# The wave function of an orbital of H-Atom is given by: psi=((sqrt q)/(81 sqrt pi))(1/a_0)^(3/2)(6-r/a_0)(r/a_0)e^(-r/(3a_0) )* sin theta sin phi Then find the orbital ?

## 1) $2 s$ 2) $3 {p}_{y}$ 3) $3 {d}_{{z}^{2}}$ 4) $2 {p}_{x}$ Is it the $2 s$???

Jul 13, 2017

There is no $2 s$ in here at all. If there were, then there would be an ${e}^{- r / 2 {a}_{0}}$ term, as well as a $\left(2 - \frac{r}{a} _ 0\right)$ term. Neither of those are in here.

CHECKING THE ANGULAR NODES

Furthermore, here's a relatively easy way to verify that you have a $p$ orbital: This wave function given goes to zero when the angular component, which contains $\sin \theta \sin \phi$, uses the angles $\left(\theta , \phi\right) = \left({0}^{\circ} , {0}^{\circ}\right)$ or $\left(\theta , \phi\right) = \left({180}^{\circ} , {180}^{\circ}\right)$.

When $\theta = {0}^{\circ} , {180}^{\circ}$, we are along the $z$ axis. When $\phi = {0}^{\circ} , {180}^{\circ}$, we are along the $x$ axis. Together, the two angle combinations form a nodal plane in the $x z$ plane, as there would be for a $3 {p}_{y}$ atomic orbital.

VERIFYING WHAT ORBITAL THIS BELONGS TO

What you'll have to do is separate the wave function into its radial and angular components. This takes practice and you should reference your text to check if possible...

You gave:

$\psi = \left(\frac{\sqrt{\textcolor{red}{q}}}{81 \sqrt{\pi}}\right) {\left(\frac{1}{a} _ 0\right)}^{3 / 2} \left(6 - \frac{r}{a} _ 0\right) \left(\frac{r}{a} _ 0\right) {e}^{- r / 3 {a}_{0}} \cdot \sin \theta \sin \phi$

This has to be the $3 {p}_{y}$ atomic orbital wave function.

• It's the only wave function that contains $\sin \theta \sin \phi$ in its angular component.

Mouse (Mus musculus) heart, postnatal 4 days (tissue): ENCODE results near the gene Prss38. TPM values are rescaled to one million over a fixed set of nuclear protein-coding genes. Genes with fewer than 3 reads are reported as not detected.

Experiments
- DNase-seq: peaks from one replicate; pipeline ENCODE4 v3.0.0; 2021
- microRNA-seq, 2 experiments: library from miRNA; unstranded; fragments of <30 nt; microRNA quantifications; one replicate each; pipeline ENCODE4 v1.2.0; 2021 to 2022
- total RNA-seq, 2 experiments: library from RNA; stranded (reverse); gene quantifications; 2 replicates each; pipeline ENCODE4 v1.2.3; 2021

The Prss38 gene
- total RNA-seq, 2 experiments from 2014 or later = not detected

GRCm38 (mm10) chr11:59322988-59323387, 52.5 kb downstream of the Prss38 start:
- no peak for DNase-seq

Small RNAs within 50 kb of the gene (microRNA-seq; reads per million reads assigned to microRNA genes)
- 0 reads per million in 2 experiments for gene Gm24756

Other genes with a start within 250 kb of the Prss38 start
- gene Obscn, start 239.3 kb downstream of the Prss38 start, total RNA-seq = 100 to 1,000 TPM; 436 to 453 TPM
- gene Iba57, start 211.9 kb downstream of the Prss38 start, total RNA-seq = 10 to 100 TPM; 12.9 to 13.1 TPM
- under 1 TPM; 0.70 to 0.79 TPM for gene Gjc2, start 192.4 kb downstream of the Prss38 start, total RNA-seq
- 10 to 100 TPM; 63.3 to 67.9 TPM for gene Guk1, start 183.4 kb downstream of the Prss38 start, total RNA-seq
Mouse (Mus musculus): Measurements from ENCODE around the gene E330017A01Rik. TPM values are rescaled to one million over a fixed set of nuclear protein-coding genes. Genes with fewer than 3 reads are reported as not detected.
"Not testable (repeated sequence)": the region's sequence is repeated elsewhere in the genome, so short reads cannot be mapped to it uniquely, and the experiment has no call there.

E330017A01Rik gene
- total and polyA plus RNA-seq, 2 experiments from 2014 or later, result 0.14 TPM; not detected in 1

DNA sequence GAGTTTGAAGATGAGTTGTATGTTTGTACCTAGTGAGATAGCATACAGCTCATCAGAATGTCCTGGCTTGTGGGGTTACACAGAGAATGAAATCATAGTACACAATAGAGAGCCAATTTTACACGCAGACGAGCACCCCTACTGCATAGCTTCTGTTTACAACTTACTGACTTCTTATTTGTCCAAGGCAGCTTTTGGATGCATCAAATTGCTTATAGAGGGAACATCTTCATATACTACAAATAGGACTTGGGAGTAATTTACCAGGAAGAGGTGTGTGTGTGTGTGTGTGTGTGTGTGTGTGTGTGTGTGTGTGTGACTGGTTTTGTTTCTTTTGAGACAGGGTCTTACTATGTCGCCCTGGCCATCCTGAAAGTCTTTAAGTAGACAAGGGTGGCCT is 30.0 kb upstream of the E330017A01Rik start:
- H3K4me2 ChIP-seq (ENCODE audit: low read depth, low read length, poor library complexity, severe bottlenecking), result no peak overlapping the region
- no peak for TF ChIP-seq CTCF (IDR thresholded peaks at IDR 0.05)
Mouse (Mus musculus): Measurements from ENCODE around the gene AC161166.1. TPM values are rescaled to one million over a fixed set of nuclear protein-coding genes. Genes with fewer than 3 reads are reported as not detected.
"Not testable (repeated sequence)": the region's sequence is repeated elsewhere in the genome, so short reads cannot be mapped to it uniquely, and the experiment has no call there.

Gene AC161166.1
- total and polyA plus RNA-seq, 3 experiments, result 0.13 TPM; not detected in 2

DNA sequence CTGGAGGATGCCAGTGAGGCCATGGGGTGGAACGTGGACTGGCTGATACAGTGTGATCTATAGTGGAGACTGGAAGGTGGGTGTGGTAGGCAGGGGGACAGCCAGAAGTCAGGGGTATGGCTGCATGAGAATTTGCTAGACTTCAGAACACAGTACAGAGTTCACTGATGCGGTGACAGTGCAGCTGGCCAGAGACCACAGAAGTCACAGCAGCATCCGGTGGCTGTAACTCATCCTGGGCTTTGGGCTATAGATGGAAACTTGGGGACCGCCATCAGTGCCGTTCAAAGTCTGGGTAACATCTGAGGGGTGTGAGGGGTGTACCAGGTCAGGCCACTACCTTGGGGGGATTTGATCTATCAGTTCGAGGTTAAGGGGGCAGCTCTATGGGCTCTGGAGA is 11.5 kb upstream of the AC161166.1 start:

• It contains a $\left(6 - \frac{r}{a} _ 0\right)$, unique to the $3 p$ radial wave function.
• It contains an $81$ in its normalization constant, unique to atomic orbitals of $n = 3$.

But let's check if it matches...

The actual 3py wave function for a hydrogen-like atom is (Inorganic Chemistry, Miessler et al., 5th ed.):

${\psi}_{3 , 1 , - 1} \left(r , \theta , \phi\right)$

$= {R}_{31} \left(r\right) {Y}_{1}^{- 1} \left(\theta , \phi\right)$

$= {\overbrace{\frac{1}{81 \sqrt{3}} {\left(\frac{2 Z}{{a}_{0}}\right)}^{3 / 2} \left(6 - \frac{Z r}{{a}_{0}}\right) \left(\frac{Z r}{{a}_{0}}\right) {e}^{- Z r / 3 {a}_{0}}}}^{{R}_{n l} \left(r\right) \left(\text{Radial")) cdot overbrace(1/2 sqrt(3/pi) sinthetasinphi)^(Y_(l)^(m_l)(theta,phi)("Angular}\right)}$

For hydrogen atom then, $Z = 1$, so this simplifies to:

$= {\overbrace{\frac{\cancel{2} \cdot \sqrt{2}}{81 \cancel{\sqrt{3}}} {\left(\frac{1}{{a}_{0}}\right)}^{3 / 2} \left(6 - \frac{r}{{a}_{0}}\right) \left(\frac{r}{{a}_{0}}\right) {e}^{- r / 3 {a}_{0}}}}^{{R}_{n l} \left(r\right) \left(\text{Radial")) cdot overbrace(1/cancel(2) sqrt(cancel(3)/pi) sinthetasinphi)^(Y_(l)^(m_l)(theta,phi)("Angular}\right)}$

= color(blue)(overbrace(sqrt2/(81 sqrt(pi)) (1/(a_0))^(3//2) (6 - (r)/(a_0))((r)/(a_0)) e^(-r//3a_0))^(R_(nl)(r) ("Radial")) cdot overbrace(sinthetasinphi)^(Y_(l)^(m_l)(theta,phi)("Angular"))

I didn't change anything; all I did was take two already-separated components from my textbook, combine them together, and cancel out terms that have ratios of $1$.

It's the same wave function that I first referenced, and evidently, this matches the $3 {p}_{y}$ wave function exactly. I also think you had a typo so that $\sqrt{q}$ was supposed to be $\sqrt{2}$.